Invited Symposium: Oxidative Stress and the CNS
Lipid peroxidation resulting from increased generation of reactive oxygen species is an important neurodestructive mechanism in stroke. We have investigated nutritional factors that may impact on components of antioxidant defense that are central to peroxide scavenging. The long-term goal is to develop nutritional intervention to reduce brain damage following stroke. Deficiency of sulfur amino acids was studied as these precursors are a major determinant of glutathione (GSH) synthesis in tissues such as liver. Female Long-Evans adult rats were fed a sulfur-deficient diet for 5 days; controls were supplemented with L-cystine and L-methionine (n=6/treatment). GSH concentration was analyzed by reverse-phase high performance liquid chromatography. Liver GSH concentration was depressed by 74% in the sulfur-deficient group. In neocortex, hippocampus, thalamus, and striatum, GSH decreased 10-14% (P < 0.05 in neocortex and thalamus). Selenium status was also studied because of the function of Se in the synthesis and regulation of glutathione peroxidase (GPx). Male, weanling Long-Evans rats were fed for 6 weeks a diet containing either no added selenium (deficient), 0.2 mg Se/kg diet (control) or 0.4 mg Se/kg diet (supplemental) (n=7/treatment). Se deficiency was confirmed by liver cellular GPx activity < 7% of controls. Preliminary analysis suggests that brain GPx activity is unaltered by dietary Se in the absence of increased oxidative stress. The tissue hierarchy for Se partitioning may protect the brain when Se is in limited supply. Future studies will examine the influence of protein and selenium status on peroxide scavenging in the presence of oxidative injury in an animal model of stroke. (Funded by the Heart and Stroke Foundation of Saskatchewan and the University of Saskatchewan President's NSERC Fund)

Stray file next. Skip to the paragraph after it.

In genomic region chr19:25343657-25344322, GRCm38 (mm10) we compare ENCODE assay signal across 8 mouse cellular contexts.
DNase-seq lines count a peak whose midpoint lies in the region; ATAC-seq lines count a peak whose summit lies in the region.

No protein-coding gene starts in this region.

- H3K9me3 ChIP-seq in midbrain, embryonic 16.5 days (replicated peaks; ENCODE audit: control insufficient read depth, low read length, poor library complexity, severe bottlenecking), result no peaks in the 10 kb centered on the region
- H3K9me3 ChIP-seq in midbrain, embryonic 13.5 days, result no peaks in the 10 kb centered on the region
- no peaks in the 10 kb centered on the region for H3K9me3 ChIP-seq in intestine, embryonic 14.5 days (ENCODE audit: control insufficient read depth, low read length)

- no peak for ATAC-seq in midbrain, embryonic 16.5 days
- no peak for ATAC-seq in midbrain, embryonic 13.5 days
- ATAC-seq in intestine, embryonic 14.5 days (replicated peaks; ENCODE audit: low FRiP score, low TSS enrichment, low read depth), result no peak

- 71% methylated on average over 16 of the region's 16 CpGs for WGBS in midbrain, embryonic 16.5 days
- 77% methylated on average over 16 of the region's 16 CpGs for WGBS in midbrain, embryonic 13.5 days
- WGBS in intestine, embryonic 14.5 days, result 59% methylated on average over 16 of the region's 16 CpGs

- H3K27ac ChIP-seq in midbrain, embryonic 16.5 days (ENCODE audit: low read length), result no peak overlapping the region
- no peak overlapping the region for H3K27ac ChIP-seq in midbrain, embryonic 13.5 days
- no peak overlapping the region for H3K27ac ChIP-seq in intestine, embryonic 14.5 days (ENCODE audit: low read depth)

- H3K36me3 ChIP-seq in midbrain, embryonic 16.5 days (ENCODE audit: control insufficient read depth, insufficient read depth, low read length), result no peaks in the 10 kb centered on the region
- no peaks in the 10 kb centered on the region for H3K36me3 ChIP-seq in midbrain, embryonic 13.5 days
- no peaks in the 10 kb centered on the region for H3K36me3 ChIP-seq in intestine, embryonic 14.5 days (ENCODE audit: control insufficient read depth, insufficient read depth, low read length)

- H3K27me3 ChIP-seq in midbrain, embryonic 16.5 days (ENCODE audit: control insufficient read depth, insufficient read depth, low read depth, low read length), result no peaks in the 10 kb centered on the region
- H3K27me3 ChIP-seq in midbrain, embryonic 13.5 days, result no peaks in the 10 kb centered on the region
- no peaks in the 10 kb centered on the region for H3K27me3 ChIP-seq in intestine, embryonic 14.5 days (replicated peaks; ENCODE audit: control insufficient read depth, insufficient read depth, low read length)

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|Paterson, P.G.; (1998). Nutritional Regulation of Peroxide Scavenging. Presented at INABIS '98 - 5th Internet World Congress on Biomedical Sciences at McMaster University, Canada, Dec 7-16th. Invited Symposium. Available at URL http://www.mcmaster.ca/inabis98/juurlink/paterson0526/index.html|
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